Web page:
Best made plans

Mavis was ill today: Tummy ache. I hope it wasn’t my flapjacks!

The bread machine coughed up a perfect French loaf which provided breakfast, with delicious organic butter and a cup of filter coffee in my magic cup.

I bought the cups, well mugs really, from Lakeland and they are brilliant for making a quick cup of real coffee. They are like a small cafetiere with a handle and no lip i.e. a mug with a plunger. I don’t think Lakeland stock them any more but I have asked them. They’re usually pretty good about re-stocking things if people ask for them. A good company.

I raided the freezer for some meat for dinner instead of going to the butcher’s and spent the morning snuggled up with Mavis watching Herbie Fully Loaded.

Lunch was soup. I had some home made stock in the fridge and some left over mashed potatoes as well as a few leeks that needed using so it had to be leek and potato soup. I stirred in quarter of a pot of clotted cream at the end and it was completely delicious. Mavis wouldn’t try it though, even though she was hungry. How do you make kids try the good things? Mavis used to eat anything but I think I got into a bit of a routine with cooking and we had the same things all the time and suddenly, if she wasn’t used to it, she wouldn’t try it.

Good stock makes all the difference to a soup and if you want to get into the habit of making stock with the left over chicken or turkey carcass then you should also make sure you always have leeks, onions, carrots and celery on hand. You can use the best bits of these as vegetables and keep the ends and off cuts for the stock. Again, having the right equipment is a big help. I have a huge crock pot/slow cooker which I have recently rediscovered as being good for slow roasting meat and cooking casseroles but I have always used it to make stock. Just put in the carcass with a bit of judicious bashing and cracking, add an onion cut in half but still in its skin, a few outside stalks of celery and the green bits from the leeks and bung in the carrot ends or a couple of carrots. Top up with water, a few whole peppercorns, 3 or 4 bay leaves and switch on. Leave overnight, or even longer if you haven’t time to sort it out in the morning. Strain and store in freezer boxes. It freezes well and is really useful to make a quick soup or when a recipe demands the addition of stock.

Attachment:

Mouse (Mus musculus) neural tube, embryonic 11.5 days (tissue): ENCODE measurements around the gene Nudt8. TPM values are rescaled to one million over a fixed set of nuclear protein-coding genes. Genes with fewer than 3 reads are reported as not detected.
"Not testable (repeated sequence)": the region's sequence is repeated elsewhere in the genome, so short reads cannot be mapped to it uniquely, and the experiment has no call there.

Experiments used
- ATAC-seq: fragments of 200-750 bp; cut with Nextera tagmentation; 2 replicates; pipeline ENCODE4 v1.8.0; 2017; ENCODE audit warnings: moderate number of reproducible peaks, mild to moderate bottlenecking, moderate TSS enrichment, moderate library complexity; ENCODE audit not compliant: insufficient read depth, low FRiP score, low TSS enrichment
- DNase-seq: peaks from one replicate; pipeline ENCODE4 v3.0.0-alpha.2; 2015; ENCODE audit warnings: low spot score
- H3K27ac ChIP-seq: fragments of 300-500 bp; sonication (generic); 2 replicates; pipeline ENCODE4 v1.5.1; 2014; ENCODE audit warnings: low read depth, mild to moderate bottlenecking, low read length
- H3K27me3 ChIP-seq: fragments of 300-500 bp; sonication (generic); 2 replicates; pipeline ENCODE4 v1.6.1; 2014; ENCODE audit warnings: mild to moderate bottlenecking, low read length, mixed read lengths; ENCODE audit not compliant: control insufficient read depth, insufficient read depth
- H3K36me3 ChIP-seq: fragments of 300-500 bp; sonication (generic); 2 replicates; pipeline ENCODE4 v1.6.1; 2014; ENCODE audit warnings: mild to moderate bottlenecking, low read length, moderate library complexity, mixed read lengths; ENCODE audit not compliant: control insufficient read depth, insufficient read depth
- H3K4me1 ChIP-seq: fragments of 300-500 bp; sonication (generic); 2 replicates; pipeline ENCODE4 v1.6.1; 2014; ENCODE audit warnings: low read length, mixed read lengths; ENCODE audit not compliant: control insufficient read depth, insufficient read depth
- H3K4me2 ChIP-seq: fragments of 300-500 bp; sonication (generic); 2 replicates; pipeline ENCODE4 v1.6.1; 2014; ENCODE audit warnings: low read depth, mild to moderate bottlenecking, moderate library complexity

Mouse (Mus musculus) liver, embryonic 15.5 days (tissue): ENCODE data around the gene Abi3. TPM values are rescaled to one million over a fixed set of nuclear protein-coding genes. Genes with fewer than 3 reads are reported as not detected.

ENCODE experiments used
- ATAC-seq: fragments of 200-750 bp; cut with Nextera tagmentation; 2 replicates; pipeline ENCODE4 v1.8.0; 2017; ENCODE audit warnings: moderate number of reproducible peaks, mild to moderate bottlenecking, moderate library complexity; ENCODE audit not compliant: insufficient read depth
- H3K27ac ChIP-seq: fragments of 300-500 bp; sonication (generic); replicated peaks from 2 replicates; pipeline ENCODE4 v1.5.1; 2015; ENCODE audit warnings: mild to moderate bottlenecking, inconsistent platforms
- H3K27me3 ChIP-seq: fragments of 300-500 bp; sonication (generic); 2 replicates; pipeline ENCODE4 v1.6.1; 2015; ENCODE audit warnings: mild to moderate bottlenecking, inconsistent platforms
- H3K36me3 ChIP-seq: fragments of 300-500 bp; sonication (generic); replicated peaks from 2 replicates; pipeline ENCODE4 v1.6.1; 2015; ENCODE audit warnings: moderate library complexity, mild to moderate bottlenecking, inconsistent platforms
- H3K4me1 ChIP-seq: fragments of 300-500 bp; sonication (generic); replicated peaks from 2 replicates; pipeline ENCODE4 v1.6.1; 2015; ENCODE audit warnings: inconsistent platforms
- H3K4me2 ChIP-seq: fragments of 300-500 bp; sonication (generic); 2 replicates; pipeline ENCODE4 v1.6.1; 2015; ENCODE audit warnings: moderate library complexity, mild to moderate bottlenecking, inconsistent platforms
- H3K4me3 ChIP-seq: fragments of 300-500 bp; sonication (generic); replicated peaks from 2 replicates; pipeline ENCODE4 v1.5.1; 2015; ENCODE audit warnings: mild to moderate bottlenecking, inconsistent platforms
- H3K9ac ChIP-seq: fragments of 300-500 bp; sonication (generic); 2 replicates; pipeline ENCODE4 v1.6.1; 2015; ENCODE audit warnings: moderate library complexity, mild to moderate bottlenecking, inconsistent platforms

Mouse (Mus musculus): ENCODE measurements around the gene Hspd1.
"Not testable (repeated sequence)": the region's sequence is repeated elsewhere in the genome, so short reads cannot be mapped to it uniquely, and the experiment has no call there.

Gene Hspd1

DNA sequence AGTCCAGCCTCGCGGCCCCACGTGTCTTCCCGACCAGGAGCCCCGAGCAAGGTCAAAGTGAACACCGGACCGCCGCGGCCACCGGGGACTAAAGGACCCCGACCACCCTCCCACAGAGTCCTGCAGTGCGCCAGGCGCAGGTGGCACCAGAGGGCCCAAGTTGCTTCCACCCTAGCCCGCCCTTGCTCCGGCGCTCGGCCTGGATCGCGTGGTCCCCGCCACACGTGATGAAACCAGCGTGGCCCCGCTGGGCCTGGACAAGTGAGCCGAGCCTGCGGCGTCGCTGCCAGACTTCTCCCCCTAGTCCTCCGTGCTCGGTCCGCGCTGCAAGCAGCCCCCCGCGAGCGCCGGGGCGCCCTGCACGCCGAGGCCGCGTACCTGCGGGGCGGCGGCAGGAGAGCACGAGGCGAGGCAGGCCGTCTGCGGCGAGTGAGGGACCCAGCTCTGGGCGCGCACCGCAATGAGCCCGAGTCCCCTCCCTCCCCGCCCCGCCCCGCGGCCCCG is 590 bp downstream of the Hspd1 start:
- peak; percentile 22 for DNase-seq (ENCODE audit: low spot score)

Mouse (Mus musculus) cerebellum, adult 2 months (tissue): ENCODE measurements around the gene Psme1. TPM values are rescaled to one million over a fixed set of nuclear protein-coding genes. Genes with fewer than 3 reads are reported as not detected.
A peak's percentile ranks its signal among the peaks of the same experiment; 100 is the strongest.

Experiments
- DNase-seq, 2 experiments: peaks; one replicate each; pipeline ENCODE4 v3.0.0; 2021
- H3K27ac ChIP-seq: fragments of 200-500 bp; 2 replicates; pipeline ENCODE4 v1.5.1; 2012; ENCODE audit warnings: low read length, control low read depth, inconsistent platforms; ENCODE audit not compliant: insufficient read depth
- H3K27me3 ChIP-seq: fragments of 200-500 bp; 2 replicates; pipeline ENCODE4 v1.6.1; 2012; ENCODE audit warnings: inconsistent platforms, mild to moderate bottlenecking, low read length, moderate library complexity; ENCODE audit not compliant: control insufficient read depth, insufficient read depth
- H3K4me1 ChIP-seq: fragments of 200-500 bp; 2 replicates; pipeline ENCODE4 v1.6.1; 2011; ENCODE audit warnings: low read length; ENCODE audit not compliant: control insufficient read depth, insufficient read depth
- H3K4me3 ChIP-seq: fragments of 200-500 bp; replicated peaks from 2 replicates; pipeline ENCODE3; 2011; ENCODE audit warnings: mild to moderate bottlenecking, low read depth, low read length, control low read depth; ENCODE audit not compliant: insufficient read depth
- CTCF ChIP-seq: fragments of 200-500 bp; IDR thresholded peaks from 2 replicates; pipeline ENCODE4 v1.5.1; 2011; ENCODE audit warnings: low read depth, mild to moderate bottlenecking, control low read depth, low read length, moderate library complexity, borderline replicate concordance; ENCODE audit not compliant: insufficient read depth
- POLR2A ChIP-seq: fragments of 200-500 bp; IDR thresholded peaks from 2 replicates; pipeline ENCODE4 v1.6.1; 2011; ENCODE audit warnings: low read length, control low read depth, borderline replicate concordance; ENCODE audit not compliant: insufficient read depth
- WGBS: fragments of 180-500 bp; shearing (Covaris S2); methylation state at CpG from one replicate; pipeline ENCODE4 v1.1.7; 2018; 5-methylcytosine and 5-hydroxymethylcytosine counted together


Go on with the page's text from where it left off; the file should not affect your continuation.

I will have to start making beef stock I suppose if I am to avoid the use of commercially prepared products. I don’t really use beef stock cubes but I have always used Bisto for gravy. I’ll write a recipe for beef stock when I have one I’m happy with.

After lunch I made some delicious cheese crackers. Too delicious so two are now inside me. I couldn’t find a recipe I completely liked so adapted one from It’s American so the measurements are imperial (I’ve never thought about how ironic that is!)


8oz mature cheddar cheese, grated

4oz organic butter

1 cup stone ground organic wholemeal flour

1 tsp whole mustard seeds

a few good shakes of paprika

Mix together all the ingredients to form a dough (I used my trusty food processor to do the grating and the mixing.

Pull off ping pong ball sized pieces of dough and roll them into balls before flattening them onto a baking tray lined with silicone paper (I must talk about silicone paper later). Make sure you leave about 1cm all round each biscuit as they spread.

Bake at 425/220/7 until they are darkish golden brown round the edges. I’m not sure how long this will take as I completely forgot about mine while clearing up after lunch and suddenly remembered them just in time. I have a fan oven and I would say it took about 15 minutes but I can’t be sure.

I think these would be good without the added cheese and with some salt instead, as accompaniments to a cheese board. I’ll let you know.


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